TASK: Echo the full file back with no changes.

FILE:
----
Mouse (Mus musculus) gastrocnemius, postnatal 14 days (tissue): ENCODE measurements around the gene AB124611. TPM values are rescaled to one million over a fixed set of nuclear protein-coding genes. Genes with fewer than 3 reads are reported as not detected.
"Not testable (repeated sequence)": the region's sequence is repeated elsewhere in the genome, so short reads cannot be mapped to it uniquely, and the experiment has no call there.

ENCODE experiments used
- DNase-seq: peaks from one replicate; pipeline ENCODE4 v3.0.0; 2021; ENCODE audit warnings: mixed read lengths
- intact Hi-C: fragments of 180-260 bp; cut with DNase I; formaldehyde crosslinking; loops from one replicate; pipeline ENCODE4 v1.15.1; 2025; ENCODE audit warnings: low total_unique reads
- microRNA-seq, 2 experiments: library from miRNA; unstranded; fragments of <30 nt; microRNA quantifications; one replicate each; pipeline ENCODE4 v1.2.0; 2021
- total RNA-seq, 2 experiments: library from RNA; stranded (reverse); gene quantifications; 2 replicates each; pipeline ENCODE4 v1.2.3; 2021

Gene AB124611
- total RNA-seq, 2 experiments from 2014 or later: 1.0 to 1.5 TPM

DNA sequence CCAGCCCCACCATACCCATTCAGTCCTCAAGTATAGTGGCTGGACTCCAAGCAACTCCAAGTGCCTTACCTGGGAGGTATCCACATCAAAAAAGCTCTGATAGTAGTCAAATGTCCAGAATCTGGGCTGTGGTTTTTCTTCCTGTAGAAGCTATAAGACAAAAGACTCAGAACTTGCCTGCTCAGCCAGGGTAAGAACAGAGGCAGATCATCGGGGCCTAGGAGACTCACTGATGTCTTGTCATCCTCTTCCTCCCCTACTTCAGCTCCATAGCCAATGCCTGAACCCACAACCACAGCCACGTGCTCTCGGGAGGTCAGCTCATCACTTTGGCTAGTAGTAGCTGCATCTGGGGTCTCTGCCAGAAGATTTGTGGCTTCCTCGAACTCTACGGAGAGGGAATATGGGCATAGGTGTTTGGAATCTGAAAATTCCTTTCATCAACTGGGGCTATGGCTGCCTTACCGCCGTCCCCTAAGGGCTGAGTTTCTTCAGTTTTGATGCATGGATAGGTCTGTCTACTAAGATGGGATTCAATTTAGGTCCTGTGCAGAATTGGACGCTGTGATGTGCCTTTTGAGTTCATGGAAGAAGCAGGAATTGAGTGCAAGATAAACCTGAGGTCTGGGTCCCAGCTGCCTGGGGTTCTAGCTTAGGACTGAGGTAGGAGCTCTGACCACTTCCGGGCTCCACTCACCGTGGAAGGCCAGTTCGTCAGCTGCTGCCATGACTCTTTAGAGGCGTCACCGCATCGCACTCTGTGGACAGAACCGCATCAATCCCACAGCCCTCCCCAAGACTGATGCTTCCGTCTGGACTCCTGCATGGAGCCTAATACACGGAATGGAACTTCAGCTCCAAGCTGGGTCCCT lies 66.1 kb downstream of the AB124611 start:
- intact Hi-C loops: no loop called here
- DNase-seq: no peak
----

Mouse (Mus musculus) gastrocnemius, postnatal 14 days (tissue): ENCODE measurements around the gene AB124611. TPM values are rescaled to one million over a fixed set of nuclear protein-coding genes. Genes with fewer than 3 reads are reported as not detected.
"Not testable (repeated sequence)": the region's sequence is repeated elsewhere in the genome, so short reads cannot be mapped to it uniquely, and the experiment has no call there.

ENCODE experiments used
- DNase-seq: peaks from one replicate; pipeline ENCODE4 v3.0.0; 2021; ENCODE audit warnings: mixed read lengths
- intact Hi-C: fragments of 180-260 bp; cut with DNase I; formaldehyde crosslinking; loops from one replicate; pipeline ENCODE4 v1.15.1; 2025; ENCODE audit warnings: low total_unique reads
- microRNA-seq, 2 experiments: library from miRNA; unstranded; fragments of <30 nt; microRNA quantifications; one replicate each; pipeline ENCODE4 v1.2.0; 2021
- total RNA-seq, 2 experiments: library from RNA; stranded (reverse); gene quantifications; 2 replicates each; pipeline ENCODE4 v1.2.3; 2021

Gene AB124611
- total RNA-seq, 2 experiments from 2014 or later: 1.0 to 1.5 TPM

DNA sequence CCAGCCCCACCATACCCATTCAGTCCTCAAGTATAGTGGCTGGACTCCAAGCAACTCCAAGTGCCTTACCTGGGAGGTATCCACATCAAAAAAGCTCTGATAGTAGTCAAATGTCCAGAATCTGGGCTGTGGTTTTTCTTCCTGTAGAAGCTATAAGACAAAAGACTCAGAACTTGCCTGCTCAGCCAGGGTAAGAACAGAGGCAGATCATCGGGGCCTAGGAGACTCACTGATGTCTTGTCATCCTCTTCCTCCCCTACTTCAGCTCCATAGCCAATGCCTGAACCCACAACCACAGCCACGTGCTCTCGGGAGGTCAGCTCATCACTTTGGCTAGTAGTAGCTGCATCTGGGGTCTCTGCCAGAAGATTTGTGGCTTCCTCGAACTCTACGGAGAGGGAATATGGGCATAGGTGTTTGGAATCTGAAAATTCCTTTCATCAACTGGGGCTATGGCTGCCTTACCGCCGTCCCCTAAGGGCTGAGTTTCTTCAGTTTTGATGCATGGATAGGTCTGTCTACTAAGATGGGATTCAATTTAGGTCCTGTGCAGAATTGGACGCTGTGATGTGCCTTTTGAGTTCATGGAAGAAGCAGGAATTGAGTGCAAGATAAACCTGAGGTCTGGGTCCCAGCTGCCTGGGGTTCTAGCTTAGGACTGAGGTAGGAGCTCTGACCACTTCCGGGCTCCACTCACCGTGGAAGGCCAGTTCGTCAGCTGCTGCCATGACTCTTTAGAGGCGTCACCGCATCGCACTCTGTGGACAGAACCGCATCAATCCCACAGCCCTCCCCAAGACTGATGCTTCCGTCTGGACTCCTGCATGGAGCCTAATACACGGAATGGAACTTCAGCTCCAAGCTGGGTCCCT lies 66.1 kb downstream of the AB124611 start:
- intact Hi-C loops: no loop called here
- DNase-seq: no peak